Photographer Bradford Gregory recently turned his camera away from the fashion world and started snapping pictures of the Occupy Wall Street protests. Taking powerful black and white photos, Gregory captures the action behind these now famous scenes saying that the "young people on Wall Street are giving voice to many of the problems that working people in America have been confronting over the last several years."
I love you. And I didn’t just say that so that hundreds of you would shout “I love you” back, though that is obviously a bonus feature of the human microphone. Say unto others what you would have them say unto you, only way louder.
Dezentrale Aktionen zum 15. Oktober Der 15. Oktober ist als weltweiter Aktionstag angekündigt. Infos dazu sind etwa unter takethesquare.net oder 15october.net nachzulesen. Auch in Deutschland werden am 15. Oktober dezentrale Proteste stattfinden, viele davon mit Attac-Beteiligung. Hier eine Übersicht der bekannten Aktionen.
Wer weitere Informationen zu Aktionen sucht oder mitteilen möchte, kann in der Aktionsbörse zum 15. Oktober nachschauen und inserieren.
One of the tactics the 99 Percenters are using to take back the country from the 1 percent is to move their money from big banks to credit unions, community banks, and other smaller financial unions that aren’t gambling with our nation’s future.
The Occupy Wall Street movement has captured much the nation’s attention with a clear message: A U.S. economy driven by the interests of business and the wealthy has generated increasingly unequal economic outcomes where the top 1 percent did exceptionally well but the vast majority did not do well at all.
According to the data, they’re fundamentally right. This paper presents 12 figures that demonstrate how skewed economic rewards (in income, wages, capital income, and wealth) have become in the United States. These figures, most of which cover 1979 through 2007 (prior to the recession) generally break out trends for the top 1 percent, the next richest 9 percent, and then the bottom 90 percent of households or earners. While income growth at the very top—the richest 1 percent and above—has been truly staggering, incomes at roughly the 90th percentile and above (the richest 10 percent) have generally at least matched the rate of economy-wide productivity. It is below the 90th percentile where one really sees the potential fruits of economic growth (as measured by economy-wide productivity) failing to reach American households. An economy that fails to cut in 90 percent of American households on a fair share of economic growth is one that needs serious reform. As the figures show:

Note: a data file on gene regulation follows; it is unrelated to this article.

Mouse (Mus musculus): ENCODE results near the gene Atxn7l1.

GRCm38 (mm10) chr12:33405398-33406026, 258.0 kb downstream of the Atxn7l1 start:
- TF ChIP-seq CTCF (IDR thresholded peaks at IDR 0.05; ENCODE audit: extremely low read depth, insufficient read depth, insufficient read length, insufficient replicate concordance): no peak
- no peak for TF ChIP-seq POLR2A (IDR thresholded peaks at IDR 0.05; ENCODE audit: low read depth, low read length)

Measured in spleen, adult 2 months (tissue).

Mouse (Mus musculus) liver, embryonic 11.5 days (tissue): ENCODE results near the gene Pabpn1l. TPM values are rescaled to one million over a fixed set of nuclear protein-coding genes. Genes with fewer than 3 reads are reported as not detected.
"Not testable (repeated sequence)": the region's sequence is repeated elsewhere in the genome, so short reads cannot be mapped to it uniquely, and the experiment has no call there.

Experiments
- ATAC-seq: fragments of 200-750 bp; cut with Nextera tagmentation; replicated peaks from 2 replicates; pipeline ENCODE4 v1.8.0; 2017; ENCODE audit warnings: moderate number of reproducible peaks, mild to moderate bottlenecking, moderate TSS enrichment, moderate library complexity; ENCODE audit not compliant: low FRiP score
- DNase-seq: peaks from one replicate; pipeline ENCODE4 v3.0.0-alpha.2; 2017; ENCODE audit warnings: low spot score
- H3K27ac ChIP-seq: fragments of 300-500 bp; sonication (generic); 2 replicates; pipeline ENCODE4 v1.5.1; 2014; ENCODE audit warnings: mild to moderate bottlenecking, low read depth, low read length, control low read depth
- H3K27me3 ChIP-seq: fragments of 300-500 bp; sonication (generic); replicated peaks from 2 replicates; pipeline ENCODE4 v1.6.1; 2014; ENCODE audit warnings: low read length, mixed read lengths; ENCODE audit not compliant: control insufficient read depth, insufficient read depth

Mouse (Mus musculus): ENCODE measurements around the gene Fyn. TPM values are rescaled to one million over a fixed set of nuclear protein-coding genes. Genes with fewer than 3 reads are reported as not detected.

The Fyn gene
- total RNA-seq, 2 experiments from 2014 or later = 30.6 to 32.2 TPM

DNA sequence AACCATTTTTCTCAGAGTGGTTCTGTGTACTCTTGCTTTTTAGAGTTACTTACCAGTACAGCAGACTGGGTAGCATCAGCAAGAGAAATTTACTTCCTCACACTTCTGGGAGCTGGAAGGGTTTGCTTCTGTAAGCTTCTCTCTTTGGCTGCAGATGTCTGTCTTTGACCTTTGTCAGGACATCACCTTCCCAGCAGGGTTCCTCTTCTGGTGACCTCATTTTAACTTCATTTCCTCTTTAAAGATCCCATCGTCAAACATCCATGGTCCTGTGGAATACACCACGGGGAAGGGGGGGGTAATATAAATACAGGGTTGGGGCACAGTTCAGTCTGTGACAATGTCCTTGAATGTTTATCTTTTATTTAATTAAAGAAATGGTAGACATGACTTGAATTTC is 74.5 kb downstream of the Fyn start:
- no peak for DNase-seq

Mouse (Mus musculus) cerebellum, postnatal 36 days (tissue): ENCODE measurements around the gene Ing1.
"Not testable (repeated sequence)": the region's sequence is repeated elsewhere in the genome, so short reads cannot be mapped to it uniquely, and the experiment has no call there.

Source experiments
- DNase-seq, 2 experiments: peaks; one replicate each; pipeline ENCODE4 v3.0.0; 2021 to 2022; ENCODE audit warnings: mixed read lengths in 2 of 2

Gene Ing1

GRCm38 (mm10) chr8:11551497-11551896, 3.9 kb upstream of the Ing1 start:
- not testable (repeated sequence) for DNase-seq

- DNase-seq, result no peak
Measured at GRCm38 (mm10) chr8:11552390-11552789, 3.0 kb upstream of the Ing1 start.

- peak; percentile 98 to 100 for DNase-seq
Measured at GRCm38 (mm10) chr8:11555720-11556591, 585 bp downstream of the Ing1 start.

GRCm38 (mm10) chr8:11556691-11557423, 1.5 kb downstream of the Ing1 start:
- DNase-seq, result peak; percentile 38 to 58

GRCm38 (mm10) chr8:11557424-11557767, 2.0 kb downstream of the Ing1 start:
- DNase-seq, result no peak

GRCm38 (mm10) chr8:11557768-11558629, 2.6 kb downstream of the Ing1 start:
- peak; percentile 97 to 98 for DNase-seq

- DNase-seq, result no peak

Welcome to OCCUPY TOGETHER, an unofficial hub for all of the events springing up across the country in solidarity with Occupy Wall St. As we have followed the news on facebook, twitter, and the various live feeds across the internet, we felt compelled to build a site that would help spread the word as more protests organize across the country. We hope to provide people with information about events that are organizing, ongoing, and building across the U.S. as we, the 99%, take action against the greed and corruption of the 1%.
We will try our best to provide you with the most accurate information possible. However, we are just a few volunteers and errors are bound to occur. Please be patient as we get this site off the ground and populated and please contact us if you have any info on new events, corrections, or suggestions for this site. You can contact us at info[at]occupytogether[dot]org.
We will only grow stronger in our solidarity and we will be heard, not just in New York, but in echoes across this nation.
Even by participants’ own estimates, the ongoing OccupyWallStreet demonstration in New York City hasn’t been very big--between 500 and 700 protestors near the famous bronze bull statue at its peak on Saturday afternoon attended, and perhaps 200...